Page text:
Of course, it's not only Greggs customers who will be affected.  If you buy a bit of hot chicken at Tesco or a polystyrene cup of soup at Waitrose, or a panini at Costa  you will also have to pay more than you are used to. They may not have quite the same 'hard-up workers' appeal as that Greggs pie, but they're all in the same boat.
 We're all used to being asked 'eat in or takeaway?' and accept that we will pay a different price depending on whether we choose a paper bag or china plate;  if Greggs decided to charge more for hot food  to cover the cost of running the heating cabinet we'd swallow that. We can therefore clearly cope with different price structures for the same item, so why - apart from the Greggs share price (now in gentle recovery) and a bit of Tory bashing - are we getting so heated about sausage rolls and pasties? 
If you want a hot snack at lunchtime you could wander down the high street and go into Pete's Plaice, Joe's Pizzeria, Betty's Burgers.   In every such establishment you would pay VAT. So why should Greggs be any different? Why are we defending this big (and getting bigger) organisation when it is simply being put on the same footing as McDonalds, Colonel Sanders, Dominos?  
The Sun may like to portray itself as the worker's friend, but it may also consider the pie tax an easy stick to use against Cameron while buffing up News International's tarnished relationship with the public.  The Government has made a complete hash of getting its message across; but that doesn't mean it's necessarily the wrong message. A little bit of impartial scrutiny rather than partisanship from all the papers would not go amiss.

Running on empty II

Which brings us to the other communications fiasco: the petrol non-strike.
This time the winner from the governmental shambles is Len McCluskey, the Unite general secretary who has managed to escape the union leader's traditional pantomime villain role, courtesy of the ridiculous behaviour of the British people and those we elected as our leaders.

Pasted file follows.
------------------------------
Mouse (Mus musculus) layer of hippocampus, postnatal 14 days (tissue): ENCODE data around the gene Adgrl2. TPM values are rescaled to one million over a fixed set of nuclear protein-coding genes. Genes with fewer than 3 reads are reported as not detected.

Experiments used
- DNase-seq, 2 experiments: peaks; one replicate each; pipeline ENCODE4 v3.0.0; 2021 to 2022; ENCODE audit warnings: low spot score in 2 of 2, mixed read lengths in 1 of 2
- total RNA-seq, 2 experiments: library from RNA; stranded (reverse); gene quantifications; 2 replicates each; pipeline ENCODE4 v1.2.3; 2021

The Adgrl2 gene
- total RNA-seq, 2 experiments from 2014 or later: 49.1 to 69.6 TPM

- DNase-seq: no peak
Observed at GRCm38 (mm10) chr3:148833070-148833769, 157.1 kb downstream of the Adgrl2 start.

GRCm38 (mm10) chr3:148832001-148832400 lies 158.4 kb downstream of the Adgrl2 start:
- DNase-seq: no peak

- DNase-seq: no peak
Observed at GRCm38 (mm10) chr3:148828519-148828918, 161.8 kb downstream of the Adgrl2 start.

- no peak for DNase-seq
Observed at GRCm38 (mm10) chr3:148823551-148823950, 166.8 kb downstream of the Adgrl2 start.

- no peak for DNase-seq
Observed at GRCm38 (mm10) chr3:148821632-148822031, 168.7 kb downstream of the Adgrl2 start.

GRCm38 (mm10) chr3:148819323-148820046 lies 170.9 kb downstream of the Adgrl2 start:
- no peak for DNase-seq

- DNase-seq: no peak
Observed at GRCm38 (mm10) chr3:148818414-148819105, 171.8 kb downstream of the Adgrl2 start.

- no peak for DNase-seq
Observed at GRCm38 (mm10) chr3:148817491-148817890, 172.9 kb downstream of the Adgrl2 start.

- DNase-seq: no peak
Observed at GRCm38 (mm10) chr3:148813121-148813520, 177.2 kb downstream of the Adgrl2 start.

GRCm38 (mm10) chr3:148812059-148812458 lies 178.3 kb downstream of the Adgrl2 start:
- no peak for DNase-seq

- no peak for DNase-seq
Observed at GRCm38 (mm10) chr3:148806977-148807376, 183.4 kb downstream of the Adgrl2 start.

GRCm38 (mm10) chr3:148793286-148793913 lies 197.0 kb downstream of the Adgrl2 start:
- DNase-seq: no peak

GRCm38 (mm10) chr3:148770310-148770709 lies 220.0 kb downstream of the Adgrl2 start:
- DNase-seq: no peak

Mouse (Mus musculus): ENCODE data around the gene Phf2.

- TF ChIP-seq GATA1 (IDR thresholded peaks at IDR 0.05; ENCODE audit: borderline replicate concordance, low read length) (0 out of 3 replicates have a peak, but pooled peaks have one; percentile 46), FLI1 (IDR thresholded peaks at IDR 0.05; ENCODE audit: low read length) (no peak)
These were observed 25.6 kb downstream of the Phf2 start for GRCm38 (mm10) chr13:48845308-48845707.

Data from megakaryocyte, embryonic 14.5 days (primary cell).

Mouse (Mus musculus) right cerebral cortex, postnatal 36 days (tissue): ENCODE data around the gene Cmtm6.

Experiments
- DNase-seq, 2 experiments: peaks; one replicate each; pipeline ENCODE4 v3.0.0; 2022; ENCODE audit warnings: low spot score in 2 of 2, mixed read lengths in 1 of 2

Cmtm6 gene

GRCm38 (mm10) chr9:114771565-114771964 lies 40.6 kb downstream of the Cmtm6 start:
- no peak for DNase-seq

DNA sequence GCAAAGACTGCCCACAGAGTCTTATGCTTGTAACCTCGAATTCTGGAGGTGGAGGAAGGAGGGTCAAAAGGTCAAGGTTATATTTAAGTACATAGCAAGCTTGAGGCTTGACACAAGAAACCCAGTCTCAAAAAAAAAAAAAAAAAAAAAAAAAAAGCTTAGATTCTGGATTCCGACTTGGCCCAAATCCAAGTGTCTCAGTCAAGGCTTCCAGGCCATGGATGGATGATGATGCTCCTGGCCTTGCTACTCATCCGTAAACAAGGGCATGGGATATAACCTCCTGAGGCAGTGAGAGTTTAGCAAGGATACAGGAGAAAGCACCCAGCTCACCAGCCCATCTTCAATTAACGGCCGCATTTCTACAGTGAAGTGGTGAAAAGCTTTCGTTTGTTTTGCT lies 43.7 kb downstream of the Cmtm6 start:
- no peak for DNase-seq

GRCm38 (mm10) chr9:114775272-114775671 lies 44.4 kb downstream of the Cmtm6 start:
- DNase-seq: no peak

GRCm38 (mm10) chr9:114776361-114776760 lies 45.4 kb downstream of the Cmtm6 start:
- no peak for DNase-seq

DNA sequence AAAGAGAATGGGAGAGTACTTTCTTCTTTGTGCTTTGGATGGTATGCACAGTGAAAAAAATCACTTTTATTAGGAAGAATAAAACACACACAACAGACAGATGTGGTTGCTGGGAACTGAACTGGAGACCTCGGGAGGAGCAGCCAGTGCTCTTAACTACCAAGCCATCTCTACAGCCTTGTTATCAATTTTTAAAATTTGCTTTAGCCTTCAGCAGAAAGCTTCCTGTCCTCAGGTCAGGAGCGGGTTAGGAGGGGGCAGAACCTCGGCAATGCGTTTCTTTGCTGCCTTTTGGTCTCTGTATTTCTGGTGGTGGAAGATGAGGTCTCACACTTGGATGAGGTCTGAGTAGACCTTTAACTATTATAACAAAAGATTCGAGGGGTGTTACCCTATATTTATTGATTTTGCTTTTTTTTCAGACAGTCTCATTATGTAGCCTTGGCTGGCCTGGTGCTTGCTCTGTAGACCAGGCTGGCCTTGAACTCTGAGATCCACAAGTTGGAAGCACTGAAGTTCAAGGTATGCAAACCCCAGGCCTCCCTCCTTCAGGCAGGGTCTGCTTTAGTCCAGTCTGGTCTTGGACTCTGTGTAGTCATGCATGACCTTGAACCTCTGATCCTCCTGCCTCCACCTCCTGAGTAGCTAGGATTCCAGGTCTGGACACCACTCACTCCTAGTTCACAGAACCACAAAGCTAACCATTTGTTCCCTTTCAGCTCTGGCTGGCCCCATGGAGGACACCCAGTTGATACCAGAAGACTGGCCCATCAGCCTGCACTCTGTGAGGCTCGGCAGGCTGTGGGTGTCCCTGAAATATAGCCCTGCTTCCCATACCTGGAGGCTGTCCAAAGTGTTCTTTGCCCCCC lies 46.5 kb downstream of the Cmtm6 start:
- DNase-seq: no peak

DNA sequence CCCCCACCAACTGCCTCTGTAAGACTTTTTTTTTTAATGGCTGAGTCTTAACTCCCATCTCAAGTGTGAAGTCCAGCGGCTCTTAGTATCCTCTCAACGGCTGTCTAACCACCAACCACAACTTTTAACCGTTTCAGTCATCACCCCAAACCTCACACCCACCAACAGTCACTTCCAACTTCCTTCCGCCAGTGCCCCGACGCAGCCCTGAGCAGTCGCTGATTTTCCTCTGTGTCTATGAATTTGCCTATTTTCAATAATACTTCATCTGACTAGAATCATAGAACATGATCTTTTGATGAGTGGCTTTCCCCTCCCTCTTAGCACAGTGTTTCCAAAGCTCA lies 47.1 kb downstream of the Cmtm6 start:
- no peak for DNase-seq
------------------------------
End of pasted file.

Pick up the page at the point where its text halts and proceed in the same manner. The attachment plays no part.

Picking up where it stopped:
At the beginning of the week, the Mail had the whole script nicely worked out according to the stereotype:

Motorists are being held to ransom by 1,000 militant tanker drivers who yesterday voted for a national strike

No room for doubt there, then. Those nasty reds have crept out from under the bed.; a few people are going to make everyone's  lives a misery . Well yes, when you look at the number, it does seem small. But the union held a proper vote and achieved a commendable turnout - over 70% in all but one of the seven companies balloted. There were 2,062 drivers eligible to vote, 1001 backed a strike. Not quite half, but the day we get a Government elected with the support of  48% of the electorate will be one to remember.
Even with the votes in, the union didn't give the required seven days' notice that it intended to strike. There was just a general assumption that it would be over the Easter holidays - and we all know the shenanigans of  advice, counter-advice, panic, pandemonium and, for one woman, near tragedy that ensued.
We saw pictures of queues, men flogging jerry cans, signs saying 'no fuel', and plenty of mockery of the Tories, but what about the basic dispute. What was it all about?
For a start, how much are the putative strikers paid?  £45,000 was the figure most often bandied about. Wincanton is said to pay its drivers that sum plus overtime, but it  seems to be one of the top payers.
Ads for ADR drivers with the paperwork that allows  them to transport hazardous goods suggest that they can earn between £9 and £14 per hour. It seems the usual working pattern is four 12-hour days on followed by four off, so for a 48-hour week the annual basic pay seems to be about £35,000. 
Have you read anything anywhere that spells out the working pattern? There have been plenty of Q&A panels, but none seems to have addressed the basic pay, terms of employment, holiday entitlement, pension arrangements.